The second round of US sanctions imposed on Russia over the so-called Skripal case is entering into force. Experts interviewed by TASS believe that the new restrictions won’t harm Russia’s economy more than trade wars, including the one between the US and China, and oil market volatility.
The new sanctions prohibit US banks "from participating in the primary market for non-ruble denominated Russian sovereign debt and lending non-ruble denominated funds to the Russian government." The sanctions also include "US opposition to the extension of any loan or financial or technical assistance to Russia by international financial institutions, such as the World Bank or International Monetary Fund" and the "addition of export licensing restrictions on Department of Commerce-controlled goods and technology."
According to Renaissance Capital's experts, market participants took the sanctions into account after they had been announced, so when the restrictions finally become effective, they won’t have much impact on the market.
Alfa Capital’s expert Vladimir Bragin agrees that the market is unlikely to react to the new sanctions’ coming into effect. "Investors usually respond to such moves immediately, they don’t wait for sanctions to take effect," he explained.
Experts don’t expect the new sanctions to create difficulties for the Russian Finance Ministry as far as the Eurobond placement is concerned.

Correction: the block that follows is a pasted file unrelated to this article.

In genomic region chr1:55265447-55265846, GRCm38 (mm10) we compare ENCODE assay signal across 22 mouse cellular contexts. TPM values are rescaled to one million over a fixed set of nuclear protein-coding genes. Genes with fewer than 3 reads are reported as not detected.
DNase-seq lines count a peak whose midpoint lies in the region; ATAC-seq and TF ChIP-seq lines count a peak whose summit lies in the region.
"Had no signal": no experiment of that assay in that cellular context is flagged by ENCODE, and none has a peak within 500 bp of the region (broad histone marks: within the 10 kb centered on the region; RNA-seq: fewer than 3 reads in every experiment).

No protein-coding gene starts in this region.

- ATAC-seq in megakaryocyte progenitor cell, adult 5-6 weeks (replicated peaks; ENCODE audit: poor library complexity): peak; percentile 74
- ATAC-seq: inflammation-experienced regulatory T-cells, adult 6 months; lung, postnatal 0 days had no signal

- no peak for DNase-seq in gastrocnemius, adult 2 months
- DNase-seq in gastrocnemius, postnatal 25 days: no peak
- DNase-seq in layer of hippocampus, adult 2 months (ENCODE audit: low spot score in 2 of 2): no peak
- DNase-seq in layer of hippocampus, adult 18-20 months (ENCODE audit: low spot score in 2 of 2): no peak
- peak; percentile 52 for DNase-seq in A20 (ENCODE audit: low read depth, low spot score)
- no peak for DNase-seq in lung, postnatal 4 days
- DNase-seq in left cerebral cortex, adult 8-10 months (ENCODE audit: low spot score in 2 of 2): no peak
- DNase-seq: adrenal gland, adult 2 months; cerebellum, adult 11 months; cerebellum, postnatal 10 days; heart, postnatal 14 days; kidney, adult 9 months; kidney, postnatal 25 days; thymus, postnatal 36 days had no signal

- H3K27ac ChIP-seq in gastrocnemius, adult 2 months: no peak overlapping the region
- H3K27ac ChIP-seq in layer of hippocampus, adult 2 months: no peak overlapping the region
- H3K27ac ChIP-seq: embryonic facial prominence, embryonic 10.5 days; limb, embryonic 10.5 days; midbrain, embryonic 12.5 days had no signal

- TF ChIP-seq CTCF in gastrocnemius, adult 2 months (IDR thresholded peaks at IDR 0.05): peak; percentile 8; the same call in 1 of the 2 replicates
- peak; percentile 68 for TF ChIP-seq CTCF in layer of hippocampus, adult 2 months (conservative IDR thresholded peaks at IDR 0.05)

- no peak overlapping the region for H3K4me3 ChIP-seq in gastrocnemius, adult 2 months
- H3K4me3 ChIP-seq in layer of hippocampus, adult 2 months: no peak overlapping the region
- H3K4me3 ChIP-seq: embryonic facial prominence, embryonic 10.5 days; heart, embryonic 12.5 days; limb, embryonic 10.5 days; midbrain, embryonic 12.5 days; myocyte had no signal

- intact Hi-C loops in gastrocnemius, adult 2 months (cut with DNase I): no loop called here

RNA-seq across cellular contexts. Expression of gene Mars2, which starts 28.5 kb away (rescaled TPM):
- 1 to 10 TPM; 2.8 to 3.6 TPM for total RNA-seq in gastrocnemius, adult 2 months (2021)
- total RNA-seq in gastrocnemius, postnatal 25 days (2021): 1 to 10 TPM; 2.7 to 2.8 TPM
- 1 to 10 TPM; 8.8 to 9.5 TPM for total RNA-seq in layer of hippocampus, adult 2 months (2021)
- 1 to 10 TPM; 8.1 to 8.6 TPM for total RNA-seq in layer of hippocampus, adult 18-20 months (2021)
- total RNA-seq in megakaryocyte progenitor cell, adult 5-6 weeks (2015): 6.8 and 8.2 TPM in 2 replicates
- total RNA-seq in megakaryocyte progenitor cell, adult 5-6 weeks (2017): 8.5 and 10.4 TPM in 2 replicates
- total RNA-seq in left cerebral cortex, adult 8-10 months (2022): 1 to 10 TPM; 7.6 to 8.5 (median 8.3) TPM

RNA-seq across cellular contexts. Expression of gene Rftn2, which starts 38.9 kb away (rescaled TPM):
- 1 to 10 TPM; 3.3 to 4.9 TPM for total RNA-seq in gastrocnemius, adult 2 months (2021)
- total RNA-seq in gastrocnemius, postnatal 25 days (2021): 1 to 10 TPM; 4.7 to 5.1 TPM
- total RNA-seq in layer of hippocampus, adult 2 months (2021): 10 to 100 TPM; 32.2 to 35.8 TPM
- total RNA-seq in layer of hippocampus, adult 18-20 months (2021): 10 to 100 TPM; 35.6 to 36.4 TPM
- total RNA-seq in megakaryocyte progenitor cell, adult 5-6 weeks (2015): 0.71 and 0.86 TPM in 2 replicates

"Even if the Finance Ministry faces a lack of demand, it will be able to replace foreign borrowing with domestic loans," experts from Renaissance Capital said.
"The toughest sanctions over the Skripal case concern a ban on the US banks’ participation in the primary market for non-ruble denominated Russian sovereign debt. However, Russia’s national debt stands at just 12% of its GDP and the federal budget will remain in surplus as long as oil prices don’t drop to lower than $50 per barrel. In other words, these restrictions won’t seriously harm Russia’s economic interests," said Natalia Orlova, Chief Economist at Alfa-Bank.
Meanwhile, the new US sanctions show that political pressure on Russia is still there and more sanctions may be introduced in the future, which will threaten the country’s market, economists say.
"However, such threats don’t come as a surprise for investors, the Russian market has been on high alert for quite a while, so investors have built up immunity to such developments," Veles Capital analyst Yury Kravchenko said.
According to Renaissance Capital’s experts, the new sanctions will hardly have a significant impact on the Russian economy, while trade standoffs and declining oil prices may have more serious consequences.